Part 2 – Holsters

Don’t go out and buy a bunch of new equipment before you start shooting. I say this with one caveat. For action pistol type matches, I do recommend that you buy a good, standard style holster before you start. Now, different games have different rules on holsters, as do different ranges that you may find yourself shooting at, so a safe bet for a holster is a standard belt holster from some place like Bladetech, or Comp-Tac. When I say standard holster, I mean either a paddle, or regular belt attached holster. There are other brands as well, but I have experience with the two mentioned above, and you will see most shooters running holsters from one of these two brands. When considering a holster, ask yourself these questions:

  1. Does it take two hands to draw the pistol?
  2. Does it take two hands to re-holster the pistol?
  3. When re-holstering, am I going to have to point the pistol at any body parts that I don’t want to lose? (Hint: If you have to muzzle sweep your kidneys to re-holster your pistol in your expensive leather IWB holster, it  isn’t a good option)

If you answered yes to any of these questions, the holster is not right for competition. End of story.

Holsters to avoid:

Nylon. We’ve all seen the nylon holsters with the cute strap, and snap that are sold in every gun show. Avoid, avoid, avoid! These holsters are hard to draw from, and offer little in the way of weapon retention. There are ranges in my area that do not allow nylon holsters to be used during matches.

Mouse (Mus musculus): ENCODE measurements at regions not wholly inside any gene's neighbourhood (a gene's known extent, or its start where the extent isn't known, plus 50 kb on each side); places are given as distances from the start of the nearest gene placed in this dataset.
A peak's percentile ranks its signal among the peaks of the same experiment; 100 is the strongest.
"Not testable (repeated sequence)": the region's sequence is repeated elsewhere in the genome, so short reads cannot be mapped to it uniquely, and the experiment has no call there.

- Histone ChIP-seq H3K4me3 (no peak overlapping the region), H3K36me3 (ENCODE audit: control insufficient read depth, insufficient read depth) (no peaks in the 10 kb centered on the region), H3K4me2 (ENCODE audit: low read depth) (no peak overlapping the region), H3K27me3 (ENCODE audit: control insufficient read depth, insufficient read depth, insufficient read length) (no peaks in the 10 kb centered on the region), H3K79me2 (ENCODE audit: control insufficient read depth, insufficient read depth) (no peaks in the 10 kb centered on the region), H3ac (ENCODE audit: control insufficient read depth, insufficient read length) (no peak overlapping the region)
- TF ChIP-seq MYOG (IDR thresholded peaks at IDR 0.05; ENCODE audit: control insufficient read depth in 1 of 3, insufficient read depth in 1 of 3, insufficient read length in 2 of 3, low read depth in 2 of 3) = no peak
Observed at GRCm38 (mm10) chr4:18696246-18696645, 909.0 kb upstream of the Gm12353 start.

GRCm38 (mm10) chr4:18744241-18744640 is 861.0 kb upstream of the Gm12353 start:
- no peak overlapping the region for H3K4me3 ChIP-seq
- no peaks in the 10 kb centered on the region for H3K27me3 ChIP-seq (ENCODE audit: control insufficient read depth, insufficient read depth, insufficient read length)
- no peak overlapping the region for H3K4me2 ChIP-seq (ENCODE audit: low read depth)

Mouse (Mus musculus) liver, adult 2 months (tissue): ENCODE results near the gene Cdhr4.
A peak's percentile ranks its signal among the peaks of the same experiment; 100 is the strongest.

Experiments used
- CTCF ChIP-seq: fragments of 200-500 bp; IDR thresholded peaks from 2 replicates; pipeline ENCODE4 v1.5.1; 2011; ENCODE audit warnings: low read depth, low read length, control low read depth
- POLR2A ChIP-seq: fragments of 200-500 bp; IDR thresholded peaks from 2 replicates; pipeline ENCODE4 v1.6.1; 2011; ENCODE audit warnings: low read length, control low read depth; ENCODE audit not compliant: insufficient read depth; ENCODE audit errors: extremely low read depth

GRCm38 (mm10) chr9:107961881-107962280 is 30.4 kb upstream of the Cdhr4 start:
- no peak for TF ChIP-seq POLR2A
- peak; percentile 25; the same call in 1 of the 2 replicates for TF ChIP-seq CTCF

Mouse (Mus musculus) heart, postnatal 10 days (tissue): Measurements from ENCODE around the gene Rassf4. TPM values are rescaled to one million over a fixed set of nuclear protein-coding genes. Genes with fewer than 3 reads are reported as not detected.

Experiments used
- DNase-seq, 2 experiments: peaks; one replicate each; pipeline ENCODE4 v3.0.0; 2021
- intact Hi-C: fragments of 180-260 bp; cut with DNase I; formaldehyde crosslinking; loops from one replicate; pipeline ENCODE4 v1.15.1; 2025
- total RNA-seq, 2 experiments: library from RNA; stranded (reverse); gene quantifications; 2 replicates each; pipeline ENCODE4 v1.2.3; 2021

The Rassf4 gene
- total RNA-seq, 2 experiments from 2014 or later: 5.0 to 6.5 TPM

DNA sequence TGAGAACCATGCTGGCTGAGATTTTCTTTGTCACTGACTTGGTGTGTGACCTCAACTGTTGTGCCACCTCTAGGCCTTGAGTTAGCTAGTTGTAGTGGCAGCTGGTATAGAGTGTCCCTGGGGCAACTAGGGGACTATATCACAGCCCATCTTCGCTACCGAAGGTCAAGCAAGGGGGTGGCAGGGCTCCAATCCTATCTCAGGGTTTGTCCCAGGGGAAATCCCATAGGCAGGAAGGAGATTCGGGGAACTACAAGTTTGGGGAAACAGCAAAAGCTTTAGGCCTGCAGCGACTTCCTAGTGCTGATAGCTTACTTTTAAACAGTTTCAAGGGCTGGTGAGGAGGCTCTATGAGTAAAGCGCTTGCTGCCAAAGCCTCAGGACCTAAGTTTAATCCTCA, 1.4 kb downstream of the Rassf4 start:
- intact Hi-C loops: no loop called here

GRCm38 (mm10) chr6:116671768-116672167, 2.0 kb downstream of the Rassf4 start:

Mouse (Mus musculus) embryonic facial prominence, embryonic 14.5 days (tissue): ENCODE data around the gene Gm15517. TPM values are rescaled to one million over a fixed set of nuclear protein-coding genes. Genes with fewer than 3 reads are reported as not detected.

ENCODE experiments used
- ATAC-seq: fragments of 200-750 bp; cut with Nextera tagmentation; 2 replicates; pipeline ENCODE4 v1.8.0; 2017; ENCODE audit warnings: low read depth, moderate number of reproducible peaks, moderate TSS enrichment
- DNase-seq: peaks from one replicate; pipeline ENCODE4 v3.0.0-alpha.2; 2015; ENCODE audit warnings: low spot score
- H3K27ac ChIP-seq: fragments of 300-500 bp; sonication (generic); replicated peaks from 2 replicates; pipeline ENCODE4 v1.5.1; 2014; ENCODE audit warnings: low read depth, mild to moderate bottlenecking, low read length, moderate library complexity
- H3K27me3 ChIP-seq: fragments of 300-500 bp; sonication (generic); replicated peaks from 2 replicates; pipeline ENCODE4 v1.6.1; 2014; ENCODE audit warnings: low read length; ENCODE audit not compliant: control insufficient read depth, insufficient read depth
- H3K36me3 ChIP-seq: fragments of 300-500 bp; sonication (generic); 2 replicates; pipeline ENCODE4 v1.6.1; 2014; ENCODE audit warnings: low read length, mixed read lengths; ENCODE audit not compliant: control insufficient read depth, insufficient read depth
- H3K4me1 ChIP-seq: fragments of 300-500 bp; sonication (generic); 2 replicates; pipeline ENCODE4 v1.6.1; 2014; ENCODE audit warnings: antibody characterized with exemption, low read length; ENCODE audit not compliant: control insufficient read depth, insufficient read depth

Blackhawk SERPA. I’ve mentioned it before, and it has been beaten to death all over the internet. Lets just say, there are many ranges that do not allow this holster to be used, so if you drive all the way to a match to find out that you cannot shoot because of your holster, that would suck. If you must have a retention holster, look at the Safariland ALS (I reviewed it here).

Leather Inside the Waistband (IWB) holsters. The reason I say this, is that a lot of leather IWB holsters collapse after the pistol is taken out of the holster, making putting the pistol back into the holster a chore, and dangerous when you are handling a loaded pistol. Now, something kydex re-enforced like a Crossbreed Supertuck would be fine. Not ideal, but fine.

Appendix, crossdraw, shoulder rigs, and pocket holsters. These styles of carry are not safe when used in competition, and you will not find a range that will allow you to shoot using any of these styles of holsters.

Budget Options: It can be hard to justify the expense of a top of the line holster when you haven’t even shot a match yet, and you don’t know if you’ll like it. Have no fear, there are some surprisingly decent budget minded options on the market like these:

– Blackhawk Sportster

Ok. So that’s holsters. If you have questions about specific holsters post them below, and I’ll get an answer for you!

5 comments

  1. Note: In IPSC/USPSA competition, the holster MUST COVER THE TRIGGER!

  2. Second the Safariland ALS. Easy draw, easy to reholster. And it’s not a Serpa!

  3. Just out of curiosity, do you suggest staying away from all retention holsters with the button above the trigger, or just the SERPA specifically? I was planning on using a CZ-75BD, and Safariland doesn’t make a retention holster for it. I currently own an IMI retention holster, and was wondering if they would just call it a SERPA and turn me away?

  4. In your “Dry Fire for Competetive Shooting” video on YouTube, what holster are you wearing for your 1911. I’ve been shopping around but it’s hard to see them “in action”, and the one you use seems to be the one I’m looking for. Is that the Bladetech?

Leave a Reply